By now, most anyone logging into Runescape will have noticed small companions resembling noteable boss NPCs following players around the world of Gielinor. In fact, I’d be surprised if you haven’t seen one yet as they are almost ubiquitous in every world. In Jagex’s annual manifesto, they promised us a full year for 2015 in terms of delectable updates that would satisfy scapers everywhere. However, I don’t think many players anticipated that one of the biggest updates would come so soon. On January 5th 2015, The Ninja Team released boss pets into our lives. This might seem like a rather small update, but it is an update that I believe has had a permanent effect on the game as a whole and has already proven to be the biggest game-changing update of 2015.
Let me just start by saying something specifically to The Ninja Team at Jagex – well done. This was a very smart move. According to a quote in 2009 by Jagex CEO Mark Gerhard, the average player age was 16. Now, we all know that Runescape does a pretty good job of retaining players, but suffers a little at gaining new players. By this logic, the average player today in 2015 would be around 22 years old. This is the prime demographic for players to have also been exposed to Pokemon games as children. Go ahead and admit it – we’ve all played Pokemon at some point or another. I for one remember how frustrating it was trying over and over to capture Articuno with an ultra-ball, when all the while the master ball tempted me in my inventory… Pokemon hit the nail on the head when they discovered how addictive it is to capture and control your own little beasts. For whatever reason, it’s extremely satisfying to capture a mythical creature, and now thanks to The Ninja Team, we can do that with our favorite boss monsters of Runescape. The update didn’t take a vast amount of development resources and was generally well received by all of the Runescape community.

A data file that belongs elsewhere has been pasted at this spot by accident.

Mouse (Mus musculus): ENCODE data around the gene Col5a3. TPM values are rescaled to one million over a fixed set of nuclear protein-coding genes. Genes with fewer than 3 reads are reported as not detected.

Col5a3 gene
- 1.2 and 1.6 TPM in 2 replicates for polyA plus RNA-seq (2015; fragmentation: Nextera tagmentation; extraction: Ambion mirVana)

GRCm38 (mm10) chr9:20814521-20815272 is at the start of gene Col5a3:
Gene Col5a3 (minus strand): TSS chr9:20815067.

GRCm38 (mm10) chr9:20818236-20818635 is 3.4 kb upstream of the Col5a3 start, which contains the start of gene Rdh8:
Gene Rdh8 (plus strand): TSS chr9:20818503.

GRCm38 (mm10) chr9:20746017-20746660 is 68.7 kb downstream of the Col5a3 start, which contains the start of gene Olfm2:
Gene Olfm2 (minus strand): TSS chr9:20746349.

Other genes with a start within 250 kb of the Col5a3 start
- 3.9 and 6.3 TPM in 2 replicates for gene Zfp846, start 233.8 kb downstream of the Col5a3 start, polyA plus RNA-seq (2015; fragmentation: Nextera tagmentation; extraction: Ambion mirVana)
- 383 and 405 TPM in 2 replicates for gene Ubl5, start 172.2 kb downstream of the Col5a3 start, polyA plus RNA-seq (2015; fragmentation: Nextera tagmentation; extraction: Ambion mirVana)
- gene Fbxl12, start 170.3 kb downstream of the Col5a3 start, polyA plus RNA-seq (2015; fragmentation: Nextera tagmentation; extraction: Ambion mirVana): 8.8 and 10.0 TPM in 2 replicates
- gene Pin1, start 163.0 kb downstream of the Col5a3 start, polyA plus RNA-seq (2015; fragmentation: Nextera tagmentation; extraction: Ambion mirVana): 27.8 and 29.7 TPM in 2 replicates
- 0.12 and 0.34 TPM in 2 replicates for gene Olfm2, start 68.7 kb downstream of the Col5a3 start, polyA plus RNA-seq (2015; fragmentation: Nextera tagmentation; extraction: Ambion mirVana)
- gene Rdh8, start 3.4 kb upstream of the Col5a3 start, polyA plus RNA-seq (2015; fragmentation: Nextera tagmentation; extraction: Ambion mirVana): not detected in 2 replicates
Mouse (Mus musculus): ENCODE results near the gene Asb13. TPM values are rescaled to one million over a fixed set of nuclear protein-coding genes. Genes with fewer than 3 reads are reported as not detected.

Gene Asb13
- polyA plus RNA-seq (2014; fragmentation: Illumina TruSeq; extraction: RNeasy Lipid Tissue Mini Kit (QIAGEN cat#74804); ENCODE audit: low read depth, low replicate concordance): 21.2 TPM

But have these tiny bosses had an effect on the game as a whole? Already eight months since their release, I would argue that these rarities have had a permanent impact on multiple facets of the game. Prior to the introduction of boss pets, several bosses in the game were dead content. Why would you waste time killing the Giant Mole of Falador Park? Certainly not for growth potions or clingy moles. Why spend time killing Har-aken repeatedly in the fight kiln when you already have all three of your Tokhaar capes? Why risk your items venturing into the wilderness to take on the Chaos elemental? By introducing an extremely rare unique drop that can be flaunted around with pride, the boss pet update has completely revitalized content that was of little use to anyone in the game. Other than the Final Boss title, introduced in 2014, there was very little reason to battle these forgotten bosses of old. Jagex used a lot of cunning to restore what was essentially decrepit content.